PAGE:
Lexus introduced the first luxury crossover, the RX 300, in 1998 at the North American International Auto Show in Detroit.
Since then, the best-selling RX has been redesigned, updated and relabeled — RX 330 in 2003, reflecting the larger-displacement engine, and RX 350 in 2007 when a 3.5-liter V-6 engine was added.
In 2010, changes included bigger standard wheels (18-inch versus 17-inch), bigger brakes, more air bags, new six-speed transmission, mouse-style controller for on-screen functions, and a keyless ignition.
The second-generation 2003 Lexus RX 330 became the first Lexus built outside Japan at an assembly plant in Ontario, Canada.
For 2014, the RX 350 brings a pre-collision braking technology and forward collision warning; a 115-volt AC power outlet for the Luxury and F-Sport models; optional Siri Eyes Free mode for the infotainment system; and Ultra White exterior for the F-Sport trim.
The RX 350 comes in three trims — front-wheel drive (my tester), all-wheel drive and all-wheel drive F-Sport — priced from $39,760-$47,450, all with a 270-horsepower, 3.5-liter V-6 engine. There are also two gasoline-electric hybrid versions, called the RX 450h, ranging from $46,410-$47,810.
F-Sport has an eight-speed automatic transmission, replacing the six-speed on the other models. My six-speed RX 350 had a “snow mode” setting, which I didn’t need, as the “Blizzards of 2014” had (temporarily) moved on.
All RX 350s are EPA-rated for at least 18 mpg in the city, with the front-wheel drive rated for 25 on the highway, the all-wheel drive 24 highway, and the F-Sport all-wheel drive 26 highway. My RX 350 averaged 20.8 mpg with mostly local driving, using cruise control whenever possible.
My RX 350 was Deep Sea Mica, an almost-black blue, with parchment leather interior, trimmed in espresso bird’s eye maple, riding on 18-inch painted five-spoke alloy wheels. There are nine available RX 350 exteriors and eight interior combinations with either ebony or espresso bird’s eye maple.
The Premium Leather Package included a blind-spot monitor, one-touch open-and-close moon roof, power-folding heated outside mirrors, driver’s seat/steering wheel/mirror memory with three settings, and roof rails.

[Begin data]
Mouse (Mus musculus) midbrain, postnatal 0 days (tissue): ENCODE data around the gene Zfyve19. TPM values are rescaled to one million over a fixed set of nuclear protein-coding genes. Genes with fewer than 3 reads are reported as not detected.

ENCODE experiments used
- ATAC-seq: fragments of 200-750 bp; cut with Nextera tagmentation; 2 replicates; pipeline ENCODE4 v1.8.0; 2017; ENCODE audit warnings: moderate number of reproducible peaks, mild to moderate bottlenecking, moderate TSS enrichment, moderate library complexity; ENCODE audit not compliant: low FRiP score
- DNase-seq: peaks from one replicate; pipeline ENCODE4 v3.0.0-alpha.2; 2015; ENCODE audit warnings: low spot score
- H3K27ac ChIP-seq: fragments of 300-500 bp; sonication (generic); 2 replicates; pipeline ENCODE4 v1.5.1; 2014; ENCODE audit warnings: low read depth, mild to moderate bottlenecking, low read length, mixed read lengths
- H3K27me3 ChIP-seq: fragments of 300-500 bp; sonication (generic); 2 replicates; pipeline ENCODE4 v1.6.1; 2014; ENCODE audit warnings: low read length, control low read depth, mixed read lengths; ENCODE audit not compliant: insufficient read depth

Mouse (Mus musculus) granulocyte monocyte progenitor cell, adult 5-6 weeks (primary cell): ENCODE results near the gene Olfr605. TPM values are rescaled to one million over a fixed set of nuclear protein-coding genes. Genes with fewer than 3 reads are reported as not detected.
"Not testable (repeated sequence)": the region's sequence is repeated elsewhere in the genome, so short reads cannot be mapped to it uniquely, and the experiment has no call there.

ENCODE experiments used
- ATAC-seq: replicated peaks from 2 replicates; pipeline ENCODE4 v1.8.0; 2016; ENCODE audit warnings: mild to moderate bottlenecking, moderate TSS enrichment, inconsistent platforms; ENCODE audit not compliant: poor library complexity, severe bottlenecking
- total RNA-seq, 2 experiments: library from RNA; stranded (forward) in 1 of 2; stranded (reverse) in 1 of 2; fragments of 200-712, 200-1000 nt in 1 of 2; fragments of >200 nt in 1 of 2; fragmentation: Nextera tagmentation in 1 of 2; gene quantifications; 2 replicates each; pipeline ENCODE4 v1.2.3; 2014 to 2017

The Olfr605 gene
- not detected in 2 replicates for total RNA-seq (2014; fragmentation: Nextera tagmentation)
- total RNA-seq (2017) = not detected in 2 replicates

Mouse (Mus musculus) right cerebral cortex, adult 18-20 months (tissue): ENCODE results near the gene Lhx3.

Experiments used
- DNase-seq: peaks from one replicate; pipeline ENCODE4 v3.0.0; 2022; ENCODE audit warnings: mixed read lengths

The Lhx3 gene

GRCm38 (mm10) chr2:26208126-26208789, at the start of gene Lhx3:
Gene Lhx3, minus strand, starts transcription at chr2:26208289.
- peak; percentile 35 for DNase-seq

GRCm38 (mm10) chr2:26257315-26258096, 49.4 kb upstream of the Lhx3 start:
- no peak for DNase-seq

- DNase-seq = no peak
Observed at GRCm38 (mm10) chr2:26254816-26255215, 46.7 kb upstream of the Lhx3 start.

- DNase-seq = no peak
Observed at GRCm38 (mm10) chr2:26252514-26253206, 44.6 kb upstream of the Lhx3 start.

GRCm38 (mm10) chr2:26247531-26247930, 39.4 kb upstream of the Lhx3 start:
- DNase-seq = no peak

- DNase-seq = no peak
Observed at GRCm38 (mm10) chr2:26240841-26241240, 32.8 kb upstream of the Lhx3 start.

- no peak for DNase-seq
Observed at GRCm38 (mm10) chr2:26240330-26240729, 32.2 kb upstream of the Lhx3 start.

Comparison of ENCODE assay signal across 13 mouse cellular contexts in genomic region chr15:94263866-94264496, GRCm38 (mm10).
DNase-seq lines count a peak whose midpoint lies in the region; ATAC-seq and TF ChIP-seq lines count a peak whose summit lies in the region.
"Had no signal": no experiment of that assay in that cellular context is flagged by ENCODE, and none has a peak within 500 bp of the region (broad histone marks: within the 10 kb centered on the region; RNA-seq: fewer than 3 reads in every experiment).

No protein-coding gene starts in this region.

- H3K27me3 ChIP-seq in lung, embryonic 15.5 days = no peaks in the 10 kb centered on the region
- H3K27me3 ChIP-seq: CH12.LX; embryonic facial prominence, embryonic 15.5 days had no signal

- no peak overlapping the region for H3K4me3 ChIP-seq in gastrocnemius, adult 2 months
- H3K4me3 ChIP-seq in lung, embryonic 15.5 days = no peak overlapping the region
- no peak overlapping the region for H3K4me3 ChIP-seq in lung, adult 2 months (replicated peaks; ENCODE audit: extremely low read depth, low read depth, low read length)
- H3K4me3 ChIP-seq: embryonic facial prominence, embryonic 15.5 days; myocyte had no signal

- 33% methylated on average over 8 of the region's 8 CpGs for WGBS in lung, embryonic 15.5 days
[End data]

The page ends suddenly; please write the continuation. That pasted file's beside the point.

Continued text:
My tester had a navigation system with voice command, which included a backup camera and eight-inch display; Lexus Enform, with destination assist and eDestination; SiriusXM traffic, weather, sports, stocks, and fuel prices; and subscription-free Enform App Suite.
Safety Connect is standard on the RX 350 and includes automatic collision notification; stolen-vehicle location; emergency-assist button (SOS, located on the headliner away from other buttons to help avoid accidental activation while trying to turn on the reading light or open the moon roof); and enhanced roadside assistance.
The display screen sits high on the dash and has a deep overhang, which helps to cut down on reflected glare and makes the screen easier to see. The mouse-style controller sits near the front of the center console, where the driver’s hand can rest comfortably on the wrist support.
In addition to navigation and the apps suite (includes Bing, iHeart Radio, OpenTable, Pandora, Facebook Places and more), the controller/display screen are used for fuel-consumption information, audio functions, Lexus Insider (provides occasional audio messages from Lexus to your navigation system, consisting of tips on using Lexus vehicle technologies and providing travel highlights, recommendations and exclusive owner benefits), climate and Bluetooth services.